Assam is a land of fairs and festivals. Most of the festivals celebrated in Assam have their roots in the diverse faith and belief of her inhabitants, but a spirit of accommodation and togetherness characterizes the celebration of all festivals.
The perfect fusion of heritage of her numerous races has made Assam the home of the most colorful festivals which are passionate, compelling and mesmerizing reflecting the true spirit, tradition and lifestlye of the people of Assam.
Six festivals are organised by the Department of Tourism, Govt. of Assam, every year to encourage tourists to visit Assam. They are given below:
Majuli Festival 21st - 24th November »
Elephant Festival 30th January - 1st February »
Brahmaputra Beach Festival (Dates to be announced) »
Dehing Patkai Festival 16t h- 19th January »
Tea Festival (Dates to be announced) »
Rongali Utsav (The Spring Festival) 28th - 30th April »
Jonbeel Mela (during winter) »
Baishagu Festival (during mid April) »
Bohaggiyo Bishu (during mid-April) »
Rajini Gabra & Harni Gabra »
Rongker and Chomangkan »
Ambubachi Mela »
Dosa Thoi! Long Nai »
For further details contact:
Director of Tourism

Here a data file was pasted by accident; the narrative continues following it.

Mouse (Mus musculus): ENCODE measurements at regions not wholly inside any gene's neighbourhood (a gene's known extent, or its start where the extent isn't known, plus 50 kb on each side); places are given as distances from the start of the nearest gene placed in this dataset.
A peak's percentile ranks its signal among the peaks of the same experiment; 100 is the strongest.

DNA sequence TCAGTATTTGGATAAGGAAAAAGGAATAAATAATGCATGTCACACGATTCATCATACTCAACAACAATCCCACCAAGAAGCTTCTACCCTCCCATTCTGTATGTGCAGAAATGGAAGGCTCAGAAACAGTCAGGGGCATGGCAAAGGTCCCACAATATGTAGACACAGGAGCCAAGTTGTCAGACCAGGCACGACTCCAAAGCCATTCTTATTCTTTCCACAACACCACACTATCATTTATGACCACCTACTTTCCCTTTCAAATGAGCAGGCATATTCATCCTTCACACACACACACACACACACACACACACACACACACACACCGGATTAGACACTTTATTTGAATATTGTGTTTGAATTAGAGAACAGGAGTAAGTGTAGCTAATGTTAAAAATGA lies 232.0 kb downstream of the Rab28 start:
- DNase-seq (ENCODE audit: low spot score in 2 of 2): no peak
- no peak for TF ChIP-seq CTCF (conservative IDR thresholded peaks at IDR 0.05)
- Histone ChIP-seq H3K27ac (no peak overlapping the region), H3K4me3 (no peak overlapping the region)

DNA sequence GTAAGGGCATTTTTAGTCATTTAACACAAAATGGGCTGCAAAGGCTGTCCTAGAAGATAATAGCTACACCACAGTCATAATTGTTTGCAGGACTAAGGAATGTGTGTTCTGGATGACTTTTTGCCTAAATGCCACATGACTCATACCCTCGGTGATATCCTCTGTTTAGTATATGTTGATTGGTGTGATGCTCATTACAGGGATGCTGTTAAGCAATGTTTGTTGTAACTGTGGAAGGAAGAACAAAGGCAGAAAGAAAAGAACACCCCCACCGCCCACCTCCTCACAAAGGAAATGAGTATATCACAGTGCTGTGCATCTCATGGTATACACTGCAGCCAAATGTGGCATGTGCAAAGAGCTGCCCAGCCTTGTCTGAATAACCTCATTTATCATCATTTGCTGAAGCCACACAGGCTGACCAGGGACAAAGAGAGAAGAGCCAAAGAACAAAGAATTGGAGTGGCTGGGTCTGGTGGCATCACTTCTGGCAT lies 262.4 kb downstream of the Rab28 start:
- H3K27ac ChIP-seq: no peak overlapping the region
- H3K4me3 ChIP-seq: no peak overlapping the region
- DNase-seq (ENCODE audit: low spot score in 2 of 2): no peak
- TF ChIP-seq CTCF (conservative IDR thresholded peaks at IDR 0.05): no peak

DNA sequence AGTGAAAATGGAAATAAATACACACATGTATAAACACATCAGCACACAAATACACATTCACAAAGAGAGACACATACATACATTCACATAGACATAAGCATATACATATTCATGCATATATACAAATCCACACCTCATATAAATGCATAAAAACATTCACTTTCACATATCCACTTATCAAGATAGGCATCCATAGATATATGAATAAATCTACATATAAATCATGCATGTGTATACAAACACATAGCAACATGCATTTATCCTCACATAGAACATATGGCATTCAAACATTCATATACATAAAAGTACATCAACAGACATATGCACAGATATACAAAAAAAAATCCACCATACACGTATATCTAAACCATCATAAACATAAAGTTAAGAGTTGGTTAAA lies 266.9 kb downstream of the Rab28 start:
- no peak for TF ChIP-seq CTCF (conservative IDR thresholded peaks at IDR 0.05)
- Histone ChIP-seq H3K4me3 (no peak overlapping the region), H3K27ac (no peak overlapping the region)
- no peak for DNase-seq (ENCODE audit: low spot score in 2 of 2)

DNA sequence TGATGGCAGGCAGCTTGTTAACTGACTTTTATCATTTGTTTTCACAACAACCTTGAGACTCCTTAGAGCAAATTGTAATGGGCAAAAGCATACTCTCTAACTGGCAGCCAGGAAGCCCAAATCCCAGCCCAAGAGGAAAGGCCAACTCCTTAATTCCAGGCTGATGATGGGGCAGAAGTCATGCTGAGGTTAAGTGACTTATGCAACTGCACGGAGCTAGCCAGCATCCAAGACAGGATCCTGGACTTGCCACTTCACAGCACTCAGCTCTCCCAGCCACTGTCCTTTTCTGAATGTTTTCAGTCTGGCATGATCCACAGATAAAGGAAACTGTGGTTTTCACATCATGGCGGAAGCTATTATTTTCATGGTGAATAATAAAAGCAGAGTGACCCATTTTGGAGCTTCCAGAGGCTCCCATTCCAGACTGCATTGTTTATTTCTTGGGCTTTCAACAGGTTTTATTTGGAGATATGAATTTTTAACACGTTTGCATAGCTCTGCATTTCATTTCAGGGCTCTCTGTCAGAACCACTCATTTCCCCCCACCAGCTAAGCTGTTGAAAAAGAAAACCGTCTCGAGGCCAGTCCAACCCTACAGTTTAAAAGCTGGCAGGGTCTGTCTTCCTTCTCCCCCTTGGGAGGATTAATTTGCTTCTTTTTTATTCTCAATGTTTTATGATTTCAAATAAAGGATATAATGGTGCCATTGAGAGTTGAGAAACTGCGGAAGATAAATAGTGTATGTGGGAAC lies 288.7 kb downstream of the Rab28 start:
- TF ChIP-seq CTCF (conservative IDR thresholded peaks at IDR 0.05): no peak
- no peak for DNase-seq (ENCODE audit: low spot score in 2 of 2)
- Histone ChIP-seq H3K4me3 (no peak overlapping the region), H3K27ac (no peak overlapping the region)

Govt. of Assam
Phone : +91-361-2542748 / 2547102
Assam Tourism Development Corporation Ltd.
Dr. B.Baruah Road
Guwahati - 781 007
Phone : +91- 361-2454421/2454570
Besides these, the major festivals celebrated in Assam is Bihu.
The people of Assam also celebrate Holi, Durga Puja, Diwali, Swaraswati Puja, Lakshmi Puja, Kali Puja, Idd, Muharram, Me-Dam-Me-Phi, the birth and death anniversaries of Vaishnava Saints Srimanta Sankardev and Madhabdev.
The tribals of Assam have their own colourful festivals like the Kherai Puja of the Bodos, the Baikhu and Pharkantis of the Rabhas, Ali-ai-ligang and Parag of the Mishing tribe, the Sagra-misawa wansawa and laghun of the Tiwas.
The Ahoms of Tai origin celebrate Me-Dum-Me-Phi on the 31st of January annually.
The Ojapali dances of non-Vaishnavite origin are usually associated with the Serpent Goddess Manasa.
Bathow festival is celebrated by the Kacharis through sacrifice of goats and chickens. The Boros of the plains in general have an intricate pattern of indigenous dances associated with the primitive rituals like Kherai Puja. The Dimasas celebrate Rangi Gobra and Harni Gobra at the start of the cropping cycle for prosperity to ward off calamities. The Deoris observe Bohagiya visu- the Spring time festival.